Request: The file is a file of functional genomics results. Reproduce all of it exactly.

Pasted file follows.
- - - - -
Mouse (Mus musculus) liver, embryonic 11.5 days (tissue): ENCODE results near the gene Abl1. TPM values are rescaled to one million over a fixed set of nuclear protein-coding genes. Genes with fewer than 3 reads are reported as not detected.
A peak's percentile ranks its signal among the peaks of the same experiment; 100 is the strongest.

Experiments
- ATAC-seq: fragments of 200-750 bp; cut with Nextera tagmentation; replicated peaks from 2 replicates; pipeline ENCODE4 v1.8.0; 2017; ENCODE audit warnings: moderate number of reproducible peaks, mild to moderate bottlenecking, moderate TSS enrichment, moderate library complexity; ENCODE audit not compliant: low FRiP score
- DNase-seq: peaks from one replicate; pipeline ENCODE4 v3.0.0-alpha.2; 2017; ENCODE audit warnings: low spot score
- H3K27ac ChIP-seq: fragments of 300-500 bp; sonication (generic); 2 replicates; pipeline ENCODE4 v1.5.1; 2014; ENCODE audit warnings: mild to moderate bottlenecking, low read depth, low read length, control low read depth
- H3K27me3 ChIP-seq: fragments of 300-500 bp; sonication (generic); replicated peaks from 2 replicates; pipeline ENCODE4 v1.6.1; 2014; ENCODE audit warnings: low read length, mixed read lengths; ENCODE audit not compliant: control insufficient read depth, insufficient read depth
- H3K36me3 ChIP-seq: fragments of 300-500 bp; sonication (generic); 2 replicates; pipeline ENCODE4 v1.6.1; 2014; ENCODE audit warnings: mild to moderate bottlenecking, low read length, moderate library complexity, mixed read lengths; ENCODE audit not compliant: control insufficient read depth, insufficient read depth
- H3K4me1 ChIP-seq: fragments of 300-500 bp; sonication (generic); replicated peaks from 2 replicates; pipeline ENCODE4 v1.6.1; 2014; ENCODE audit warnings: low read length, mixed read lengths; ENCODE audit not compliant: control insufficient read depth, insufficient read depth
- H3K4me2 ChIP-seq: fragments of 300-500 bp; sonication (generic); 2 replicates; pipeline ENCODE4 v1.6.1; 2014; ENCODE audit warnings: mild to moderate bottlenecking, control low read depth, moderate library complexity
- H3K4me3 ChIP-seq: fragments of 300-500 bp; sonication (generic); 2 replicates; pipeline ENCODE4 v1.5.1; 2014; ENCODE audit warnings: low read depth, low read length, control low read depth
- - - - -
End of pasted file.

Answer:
Mouse (Mus musculus) liver, embryonic 11.5 days (tissue): ENCODE results near the gene Abl1. TPM values are rescaled to one million over a fixed set of nuclear protein-coding genes. Genes with fewer than 3 reads are reported as not detected.
A peak's percentile ranks its signal among the peaks of the same experiment; 100 is the strongest.

Experiments
- ATAC-seq: fragments of 200-750 bp; cut with Nextera tagmentation; replicated peaks from 2 replicates; pipeline ENCODE4 v1.8.0; 2017; ENCODE audit warnings: moderate number of reproducible peaks, mild to moderate bottlenecking, moderate TSS enrichment, moderate library complexity; ENCODE audit not compliant: low FRiP score
- DNase-seq: peaks from one replicate; pipeline ENCODE4 v3.0.0-alpha.2; 2017; ENCODE audit warnings: low spot score
- H3K27ac ChIP-seq: fragments of 300-500 bp; sonication (generic); 2 replicates; pipeline ENCODE4 v1.5.1; 2014; ENCODE audit warnings: mild to moderate bottlenecking, low read depth, low read length, control low read depth
- H3K27me3 ChIP-seq: fragments of 300-500 bp; sonication (generic); replicated peaks from 2 replicates; pipeline ENCODE4 v1.6.1; 2014; ENCODE audit warnings: low read length, mixed read lengths; ENCODE audit not compliant: control insufficient read depth, insufficient read depth
- H3K36me3 ChIP-seq: fragments of 300-500 bp; sonication (generic); 2 replicates; pipeline ENCODE4 v1.6.1; 2014; ENCODE audit warnings: mild to moderate bottlenecking, low read length, moderate library complexity, mixed read lengths; ENCODE audit not compliant: control insufficient read depth, insufficient read depth
- H3K4me1 ChIP-seq: fragments of 300-500 bp; sonication (generic); replicated peaks from 2 replicates; pipeline ENCODE4 v1.6.1; 2014; ENCODE audit warnings: low read length, mixed read lengths; ENCODE audit not compliant: control insufficient read depth, insufficient read depth
- H3K4me2 ChIP-seq: fragments of 300-500 bp; sonication (generic); 2 replicates; pipeline ENCODE4 v1.6.1; 2014; ENCODE audit warnings: mild to moderate bottlenecking, control low read depth, moderate library complexity
- H3K4me3 ChIP-seq: fragments of 300-500 bp; sonication (generic); 2 replicates; pipeline ENCODE4 v1.5.1; 2014; ENCODE audit warnings: low read depth, low read length, control low read depth